Posted on April 27, 2010
Filed Under >Adil Najam, Foreign Relations
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28 responses to “Pakistan-India: Let’s Get Talking, Please”

  1. I think its a good singe for both countries

  2. Sridhar says:

    It was an interesting discussion by both Dr. Adil Najam and Dr. Raja Mohan. I would tend to agree with Raja Mohan’s point that the progress in the peace process first begun by Vajpayee and Musharraf and continued after Manmohan Singh became PM was built on a “tripod” of understandings as he framed it – an assurance from Pakistan’s side to rein in terrorist groups and elements within the Pakistani establishment that nurtured them, an assurance from India’s side that it would engage in a results-oriented and time-bound negotiation (and not just talks for talks sake) on Kashmir and a agreement between both to take steps that would increase goodwill on both sides (so-called confidence building measures). These first two assurances were not fulfilled completely (major terrorist incidents continued to happen on India’s side even after the peace process, and negotiations on Kashmir took place in fits and starts). However, there was progress on both fronts, enough to keep the countries moving forward. By all accounts, a pact on Kashmir was ready to be signed. And I presume that a series of measures to dismantle the infrastructure of terrorism in Pakistan would also have been ready for implementation (otherwise the progress on negotiations on Kashmir would not have been possible). That equilibrium seems to have broken down.

    Hence, the countries will either have to find a new equilibrium, or restore the earlier one. But I do think it cannot be restored without simultaneous assurances from the two countries that address the other’s legitimate concerns. Pakistan would need to assure India that it would completely dismantle the infrastructure of terrorism within its state apparatus and while it may have varying degree of control over non-state elements, that it would take all reasonable steps that any Government would take to prevent them from attacking India. India would need to assure Pakistan that it would move towards a time-bound resolution to Kashmir that can be acceptable to Pakistan and the Kashmiris, and that while it cannot be expected to ignore its own concerns, it would need to acknowledge that the current status quo is not sustainable. And they would need to agree to take the small baby steps that would make the big steps easier to take and to sell within their own countries.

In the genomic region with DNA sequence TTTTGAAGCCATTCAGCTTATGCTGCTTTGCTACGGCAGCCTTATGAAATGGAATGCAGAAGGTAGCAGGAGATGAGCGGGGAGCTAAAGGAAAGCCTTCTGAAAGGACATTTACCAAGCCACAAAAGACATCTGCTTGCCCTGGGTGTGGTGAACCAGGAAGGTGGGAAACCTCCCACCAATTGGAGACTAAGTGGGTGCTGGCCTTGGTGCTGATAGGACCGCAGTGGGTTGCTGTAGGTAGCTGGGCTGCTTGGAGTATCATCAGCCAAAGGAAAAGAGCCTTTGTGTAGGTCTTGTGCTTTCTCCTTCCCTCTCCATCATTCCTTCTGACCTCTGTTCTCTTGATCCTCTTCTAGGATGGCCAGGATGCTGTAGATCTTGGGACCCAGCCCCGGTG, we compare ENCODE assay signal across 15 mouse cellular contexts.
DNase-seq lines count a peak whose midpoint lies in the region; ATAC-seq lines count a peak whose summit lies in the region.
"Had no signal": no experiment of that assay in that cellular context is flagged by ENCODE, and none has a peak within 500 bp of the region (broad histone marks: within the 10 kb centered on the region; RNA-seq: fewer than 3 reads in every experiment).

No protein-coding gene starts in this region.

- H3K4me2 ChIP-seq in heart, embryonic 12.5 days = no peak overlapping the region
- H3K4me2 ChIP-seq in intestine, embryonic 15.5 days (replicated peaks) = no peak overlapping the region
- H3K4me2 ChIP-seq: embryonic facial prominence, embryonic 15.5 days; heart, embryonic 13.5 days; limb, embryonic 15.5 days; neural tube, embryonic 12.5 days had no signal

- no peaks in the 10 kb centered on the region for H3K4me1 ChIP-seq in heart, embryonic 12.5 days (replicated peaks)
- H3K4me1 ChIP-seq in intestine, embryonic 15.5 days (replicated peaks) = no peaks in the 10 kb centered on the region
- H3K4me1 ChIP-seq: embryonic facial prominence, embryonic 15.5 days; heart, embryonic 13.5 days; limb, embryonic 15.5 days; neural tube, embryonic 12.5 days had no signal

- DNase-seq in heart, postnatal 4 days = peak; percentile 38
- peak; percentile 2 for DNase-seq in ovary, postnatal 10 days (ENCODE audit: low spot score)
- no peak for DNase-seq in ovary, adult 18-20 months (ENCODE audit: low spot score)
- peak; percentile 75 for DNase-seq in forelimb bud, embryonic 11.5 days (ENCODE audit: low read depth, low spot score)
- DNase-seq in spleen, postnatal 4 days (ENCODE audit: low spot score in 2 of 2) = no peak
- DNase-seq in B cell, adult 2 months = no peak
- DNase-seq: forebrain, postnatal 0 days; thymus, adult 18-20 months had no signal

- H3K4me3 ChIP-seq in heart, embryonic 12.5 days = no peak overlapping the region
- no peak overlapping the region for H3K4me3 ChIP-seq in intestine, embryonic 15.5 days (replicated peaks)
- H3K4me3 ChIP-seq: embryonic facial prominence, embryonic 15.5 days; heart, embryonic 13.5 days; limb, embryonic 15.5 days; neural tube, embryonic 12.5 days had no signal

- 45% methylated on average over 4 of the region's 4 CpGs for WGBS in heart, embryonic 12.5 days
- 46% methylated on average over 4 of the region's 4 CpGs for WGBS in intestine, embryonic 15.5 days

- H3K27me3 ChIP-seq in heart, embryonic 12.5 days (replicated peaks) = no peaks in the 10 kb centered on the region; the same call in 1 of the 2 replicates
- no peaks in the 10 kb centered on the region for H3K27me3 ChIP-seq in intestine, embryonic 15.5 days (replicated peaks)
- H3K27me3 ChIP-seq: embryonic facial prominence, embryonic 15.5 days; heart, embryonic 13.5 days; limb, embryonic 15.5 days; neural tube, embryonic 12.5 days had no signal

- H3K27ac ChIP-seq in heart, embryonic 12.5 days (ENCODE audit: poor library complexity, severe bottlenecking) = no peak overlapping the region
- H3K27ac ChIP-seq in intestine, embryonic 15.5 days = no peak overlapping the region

It is difficult, but doable. Let’s see what comes out of the meetings of the foreign ministers.

  3. zamir says:

    Can any one name a single issue India has solved with any of its neighbor? What makes you think that they are interested in solving the problems with Pakistan?